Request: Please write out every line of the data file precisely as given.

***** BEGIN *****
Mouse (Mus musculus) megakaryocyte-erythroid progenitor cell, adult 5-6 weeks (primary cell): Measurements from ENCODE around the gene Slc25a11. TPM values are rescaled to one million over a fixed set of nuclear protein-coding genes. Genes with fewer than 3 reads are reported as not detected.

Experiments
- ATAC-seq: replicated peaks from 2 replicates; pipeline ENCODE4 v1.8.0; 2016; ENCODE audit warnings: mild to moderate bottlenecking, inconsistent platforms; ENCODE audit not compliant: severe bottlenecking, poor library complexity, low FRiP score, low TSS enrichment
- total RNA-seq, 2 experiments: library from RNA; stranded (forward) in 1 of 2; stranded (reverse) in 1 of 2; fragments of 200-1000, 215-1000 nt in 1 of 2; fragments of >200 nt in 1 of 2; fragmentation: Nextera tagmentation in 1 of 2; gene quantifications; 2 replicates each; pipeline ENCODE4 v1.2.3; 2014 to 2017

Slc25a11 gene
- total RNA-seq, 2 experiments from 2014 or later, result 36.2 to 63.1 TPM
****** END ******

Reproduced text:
Mouse (Mus musculus) megakaryocyte-erythroid progenitor cell, adult 5-6 weeks (primary cell): Measurements from ENCODE around the gene Slc25a11. TPM values are rescaled to one million over a fixed set of nuclear protein-coding genes. Genes with fewer than 3 reads are reported as not detected.

Experiments
- ATAC-seq: replicated peaks from 2 replicates; pipeline ENCODE4 v1.8.0; 2016; ENCODE audit warnings: mild to moderate bottlenecking, inconsistent platforms; ENCODE audit not compliant: severe bottlenecking, poor library complexity, low FRiP score, low TSS enrichment
- total RNA-seq, 2 experiments: library from RNA; stranded (forward) in 1 of 2; stranded (reverse) in 1 of 2; fragments of 200-1000, 215-1000 nt in 1 of 2; fragments of >200 nt in 1 of 2; fragmentation: Nextera tagmentation in 1 of 2; gene quantifications; 2 replicates each; pipeline ENCODE4 v1.2.3; 2014 to 2017

Slc25a11 gene
- total RNA-seq, 2 experiments from 2014 or later, result 36.2 to 63.1 TPM